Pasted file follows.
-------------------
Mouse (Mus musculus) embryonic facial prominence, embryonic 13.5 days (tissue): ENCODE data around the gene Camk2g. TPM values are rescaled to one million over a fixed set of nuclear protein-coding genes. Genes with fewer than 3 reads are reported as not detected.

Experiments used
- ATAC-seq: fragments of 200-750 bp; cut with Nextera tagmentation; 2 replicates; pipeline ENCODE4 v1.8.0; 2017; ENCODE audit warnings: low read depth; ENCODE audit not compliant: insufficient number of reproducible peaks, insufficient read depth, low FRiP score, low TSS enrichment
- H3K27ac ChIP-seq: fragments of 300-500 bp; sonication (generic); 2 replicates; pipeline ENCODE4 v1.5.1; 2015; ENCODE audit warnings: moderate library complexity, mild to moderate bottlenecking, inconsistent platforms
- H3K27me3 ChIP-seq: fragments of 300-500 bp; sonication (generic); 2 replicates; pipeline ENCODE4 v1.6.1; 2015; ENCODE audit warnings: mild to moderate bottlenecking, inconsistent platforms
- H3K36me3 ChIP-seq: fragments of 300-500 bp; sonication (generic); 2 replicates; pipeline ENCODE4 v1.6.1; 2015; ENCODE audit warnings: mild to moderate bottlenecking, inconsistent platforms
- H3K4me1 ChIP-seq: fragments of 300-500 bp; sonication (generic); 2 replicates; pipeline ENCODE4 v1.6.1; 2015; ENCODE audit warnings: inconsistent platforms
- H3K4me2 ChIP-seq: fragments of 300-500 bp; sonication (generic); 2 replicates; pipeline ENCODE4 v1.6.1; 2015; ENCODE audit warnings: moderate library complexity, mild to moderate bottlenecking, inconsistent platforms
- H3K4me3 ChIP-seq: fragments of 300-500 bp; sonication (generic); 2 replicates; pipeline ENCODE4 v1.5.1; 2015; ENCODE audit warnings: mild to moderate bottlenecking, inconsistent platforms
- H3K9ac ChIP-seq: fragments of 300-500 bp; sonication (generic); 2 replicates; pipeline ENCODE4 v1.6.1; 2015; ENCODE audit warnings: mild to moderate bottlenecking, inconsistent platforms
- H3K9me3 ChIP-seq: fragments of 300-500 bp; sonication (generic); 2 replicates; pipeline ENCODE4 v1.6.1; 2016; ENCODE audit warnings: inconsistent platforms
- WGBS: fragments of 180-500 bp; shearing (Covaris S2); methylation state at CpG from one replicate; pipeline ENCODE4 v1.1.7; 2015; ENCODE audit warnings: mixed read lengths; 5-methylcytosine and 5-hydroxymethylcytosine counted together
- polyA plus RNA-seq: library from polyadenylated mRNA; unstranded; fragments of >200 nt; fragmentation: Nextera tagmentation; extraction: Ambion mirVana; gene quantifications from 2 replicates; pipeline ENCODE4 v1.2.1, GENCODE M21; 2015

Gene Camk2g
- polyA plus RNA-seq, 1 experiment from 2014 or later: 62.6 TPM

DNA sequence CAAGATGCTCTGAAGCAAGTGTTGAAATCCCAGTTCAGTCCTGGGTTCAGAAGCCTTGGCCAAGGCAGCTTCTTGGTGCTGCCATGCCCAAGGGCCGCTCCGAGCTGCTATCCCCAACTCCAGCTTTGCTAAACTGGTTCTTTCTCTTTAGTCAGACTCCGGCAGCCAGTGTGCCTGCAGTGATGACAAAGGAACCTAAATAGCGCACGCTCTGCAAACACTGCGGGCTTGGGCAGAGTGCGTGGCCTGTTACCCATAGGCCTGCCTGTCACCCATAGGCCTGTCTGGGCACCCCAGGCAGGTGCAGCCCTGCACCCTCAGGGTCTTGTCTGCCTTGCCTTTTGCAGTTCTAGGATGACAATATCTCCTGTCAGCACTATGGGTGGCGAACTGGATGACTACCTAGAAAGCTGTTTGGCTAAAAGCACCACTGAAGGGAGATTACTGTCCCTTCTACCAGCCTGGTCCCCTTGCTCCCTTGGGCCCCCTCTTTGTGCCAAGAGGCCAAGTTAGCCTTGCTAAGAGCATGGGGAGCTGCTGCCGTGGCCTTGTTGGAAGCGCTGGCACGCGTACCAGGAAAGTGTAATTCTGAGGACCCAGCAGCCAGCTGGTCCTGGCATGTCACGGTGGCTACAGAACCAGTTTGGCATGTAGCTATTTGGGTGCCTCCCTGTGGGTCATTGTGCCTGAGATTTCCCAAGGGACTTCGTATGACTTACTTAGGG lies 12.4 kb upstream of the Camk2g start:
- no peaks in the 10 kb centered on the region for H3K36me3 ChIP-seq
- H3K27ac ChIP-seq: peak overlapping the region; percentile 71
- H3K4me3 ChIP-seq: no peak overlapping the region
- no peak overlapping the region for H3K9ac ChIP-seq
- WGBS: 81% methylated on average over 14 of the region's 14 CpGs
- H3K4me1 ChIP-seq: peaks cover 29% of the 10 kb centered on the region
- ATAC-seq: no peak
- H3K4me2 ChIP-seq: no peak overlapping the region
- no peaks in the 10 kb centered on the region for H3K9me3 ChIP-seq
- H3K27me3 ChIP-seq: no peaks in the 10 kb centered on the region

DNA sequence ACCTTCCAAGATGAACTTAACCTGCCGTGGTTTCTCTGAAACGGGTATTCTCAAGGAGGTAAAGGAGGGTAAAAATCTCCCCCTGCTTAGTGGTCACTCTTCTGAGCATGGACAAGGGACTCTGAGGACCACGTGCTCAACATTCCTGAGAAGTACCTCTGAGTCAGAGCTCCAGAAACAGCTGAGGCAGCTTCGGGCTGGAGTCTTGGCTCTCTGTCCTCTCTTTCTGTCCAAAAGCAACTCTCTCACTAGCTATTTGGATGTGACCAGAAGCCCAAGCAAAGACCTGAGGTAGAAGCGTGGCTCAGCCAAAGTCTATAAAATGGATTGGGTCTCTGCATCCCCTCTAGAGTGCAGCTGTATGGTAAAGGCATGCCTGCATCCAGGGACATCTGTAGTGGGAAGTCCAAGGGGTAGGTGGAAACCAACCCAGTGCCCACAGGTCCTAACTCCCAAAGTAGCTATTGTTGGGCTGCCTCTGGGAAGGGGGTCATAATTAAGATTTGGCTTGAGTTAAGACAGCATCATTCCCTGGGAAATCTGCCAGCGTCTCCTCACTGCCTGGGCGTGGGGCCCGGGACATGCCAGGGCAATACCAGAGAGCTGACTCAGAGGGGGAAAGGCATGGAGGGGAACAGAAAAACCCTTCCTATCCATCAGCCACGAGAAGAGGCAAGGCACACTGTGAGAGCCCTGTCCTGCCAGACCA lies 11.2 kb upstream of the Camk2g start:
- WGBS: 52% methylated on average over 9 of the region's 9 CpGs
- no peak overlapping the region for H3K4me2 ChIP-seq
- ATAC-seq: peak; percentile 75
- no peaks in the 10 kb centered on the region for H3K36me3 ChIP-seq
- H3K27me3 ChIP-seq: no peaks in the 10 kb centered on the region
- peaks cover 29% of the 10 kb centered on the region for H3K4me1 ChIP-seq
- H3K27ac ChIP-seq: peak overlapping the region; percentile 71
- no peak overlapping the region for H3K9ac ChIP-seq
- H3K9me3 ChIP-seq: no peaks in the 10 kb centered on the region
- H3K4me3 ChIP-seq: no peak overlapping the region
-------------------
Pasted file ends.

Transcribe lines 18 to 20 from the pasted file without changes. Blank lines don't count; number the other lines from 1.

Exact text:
- H3K27ac ChIP-seq: peak overlapping the region; percentile 71
- H3K4me3 ChIP-seq: no peak overlapping the region
- no peak overlapping the region for H3K9ac ChIP-seq